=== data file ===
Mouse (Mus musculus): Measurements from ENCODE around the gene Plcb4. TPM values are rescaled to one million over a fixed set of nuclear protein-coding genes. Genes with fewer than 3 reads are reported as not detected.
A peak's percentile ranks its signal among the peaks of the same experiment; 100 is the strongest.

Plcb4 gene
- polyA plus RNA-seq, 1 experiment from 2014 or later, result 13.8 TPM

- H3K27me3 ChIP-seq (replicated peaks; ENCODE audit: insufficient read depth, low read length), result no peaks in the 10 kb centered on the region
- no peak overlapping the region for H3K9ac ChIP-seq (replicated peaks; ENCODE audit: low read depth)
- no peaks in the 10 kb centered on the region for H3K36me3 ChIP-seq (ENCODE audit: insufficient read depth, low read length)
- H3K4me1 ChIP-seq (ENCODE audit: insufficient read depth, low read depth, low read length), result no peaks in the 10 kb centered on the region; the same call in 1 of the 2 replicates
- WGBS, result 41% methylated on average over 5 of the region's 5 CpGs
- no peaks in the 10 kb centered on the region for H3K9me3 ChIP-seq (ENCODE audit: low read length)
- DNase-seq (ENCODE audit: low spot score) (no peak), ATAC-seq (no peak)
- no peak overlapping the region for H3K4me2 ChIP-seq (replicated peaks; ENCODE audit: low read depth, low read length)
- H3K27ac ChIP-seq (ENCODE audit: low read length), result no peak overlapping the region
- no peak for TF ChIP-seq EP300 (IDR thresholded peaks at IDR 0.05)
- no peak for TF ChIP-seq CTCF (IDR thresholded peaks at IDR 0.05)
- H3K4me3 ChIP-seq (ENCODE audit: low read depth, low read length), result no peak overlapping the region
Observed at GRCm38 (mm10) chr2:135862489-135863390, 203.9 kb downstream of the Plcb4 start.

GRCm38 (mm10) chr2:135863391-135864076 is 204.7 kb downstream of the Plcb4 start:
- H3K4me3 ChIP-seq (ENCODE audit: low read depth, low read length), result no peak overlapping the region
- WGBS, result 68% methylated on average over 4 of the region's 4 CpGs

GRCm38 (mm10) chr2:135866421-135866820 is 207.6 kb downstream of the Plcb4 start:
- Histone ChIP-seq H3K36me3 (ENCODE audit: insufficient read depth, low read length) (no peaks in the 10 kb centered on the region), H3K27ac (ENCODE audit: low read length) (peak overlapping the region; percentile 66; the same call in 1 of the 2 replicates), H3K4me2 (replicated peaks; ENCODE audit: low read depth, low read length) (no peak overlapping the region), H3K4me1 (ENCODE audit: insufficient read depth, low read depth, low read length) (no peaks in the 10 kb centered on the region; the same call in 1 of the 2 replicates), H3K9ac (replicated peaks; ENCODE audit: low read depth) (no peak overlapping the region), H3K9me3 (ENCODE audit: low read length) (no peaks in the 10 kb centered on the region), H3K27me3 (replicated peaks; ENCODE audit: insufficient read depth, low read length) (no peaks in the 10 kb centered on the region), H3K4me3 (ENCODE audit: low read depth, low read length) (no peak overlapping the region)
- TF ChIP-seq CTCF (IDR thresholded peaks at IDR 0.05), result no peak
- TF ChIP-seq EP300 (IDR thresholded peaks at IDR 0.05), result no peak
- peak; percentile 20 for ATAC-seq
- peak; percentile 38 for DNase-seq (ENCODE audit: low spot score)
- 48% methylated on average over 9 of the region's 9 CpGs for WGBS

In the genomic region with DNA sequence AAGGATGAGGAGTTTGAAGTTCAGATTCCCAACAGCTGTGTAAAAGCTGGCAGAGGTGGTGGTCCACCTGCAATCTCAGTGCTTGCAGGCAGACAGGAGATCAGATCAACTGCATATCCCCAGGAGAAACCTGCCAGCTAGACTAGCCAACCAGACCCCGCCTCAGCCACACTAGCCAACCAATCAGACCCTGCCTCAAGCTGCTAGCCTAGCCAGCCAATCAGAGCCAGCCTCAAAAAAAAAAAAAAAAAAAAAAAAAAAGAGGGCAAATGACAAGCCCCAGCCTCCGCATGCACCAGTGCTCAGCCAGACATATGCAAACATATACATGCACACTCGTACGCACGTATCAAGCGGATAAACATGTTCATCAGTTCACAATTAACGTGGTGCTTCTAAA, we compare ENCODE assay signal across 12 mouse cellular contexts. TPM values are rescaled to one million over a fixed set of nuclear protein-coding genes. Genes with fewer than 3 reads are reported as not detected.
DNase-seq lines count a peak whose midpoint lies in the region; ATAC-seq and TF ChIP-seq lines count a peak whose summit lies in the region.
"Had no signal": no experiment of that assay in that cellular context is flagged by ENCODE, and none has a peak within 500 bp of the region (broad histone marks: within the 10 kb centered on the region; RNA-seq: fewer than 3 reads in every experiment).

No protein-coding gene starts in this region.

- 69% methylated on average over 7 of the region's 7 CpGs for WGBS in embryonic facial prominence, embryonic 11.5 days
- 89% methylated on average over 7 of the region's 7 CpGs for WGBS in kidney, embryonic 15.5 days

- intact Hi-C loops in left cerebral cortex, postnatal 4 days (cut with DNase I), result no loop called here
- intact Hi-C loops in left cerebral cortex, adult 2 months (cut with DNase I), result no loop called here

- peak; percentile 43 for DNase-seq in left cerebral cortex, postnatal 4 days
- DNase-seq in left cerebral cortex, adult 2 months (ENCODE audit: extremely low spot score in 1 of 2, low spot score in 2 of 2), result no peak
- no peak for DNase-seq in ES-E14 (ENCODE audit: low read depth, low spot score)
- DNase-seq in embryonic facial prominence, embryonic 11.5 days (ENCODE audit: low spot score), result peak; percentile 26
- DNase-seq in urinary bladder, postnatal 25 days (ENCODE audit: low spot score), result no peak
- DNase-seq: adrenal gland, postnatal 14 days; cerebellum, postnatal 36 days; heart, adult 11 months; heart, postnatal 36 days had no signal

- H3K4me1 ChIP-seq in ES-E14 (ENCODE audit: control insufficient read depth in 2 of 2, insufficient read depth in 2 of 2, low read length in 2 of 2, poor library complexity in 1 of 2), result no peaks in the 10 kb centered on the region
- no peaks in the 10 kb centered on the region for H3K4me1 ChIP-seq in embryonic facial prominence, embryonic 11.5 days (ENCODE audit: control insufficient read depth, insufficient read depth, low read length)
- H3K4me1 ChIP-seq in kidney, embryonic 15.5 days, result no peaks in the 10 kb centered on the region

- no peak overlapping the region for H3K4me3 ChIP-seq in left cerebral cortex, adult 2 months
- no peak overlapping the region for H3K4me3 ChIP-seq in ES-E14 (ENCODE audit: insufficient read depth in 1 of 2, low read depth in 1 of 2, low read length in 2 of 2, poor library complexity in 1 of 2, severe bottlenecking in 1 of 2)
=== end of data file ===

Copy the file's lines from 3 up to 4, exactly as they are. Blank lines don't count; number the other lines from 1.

Plcb4 gene
- polyA plus RNA-seq, 1 experiment from 2014 or later, result 13.8 TPM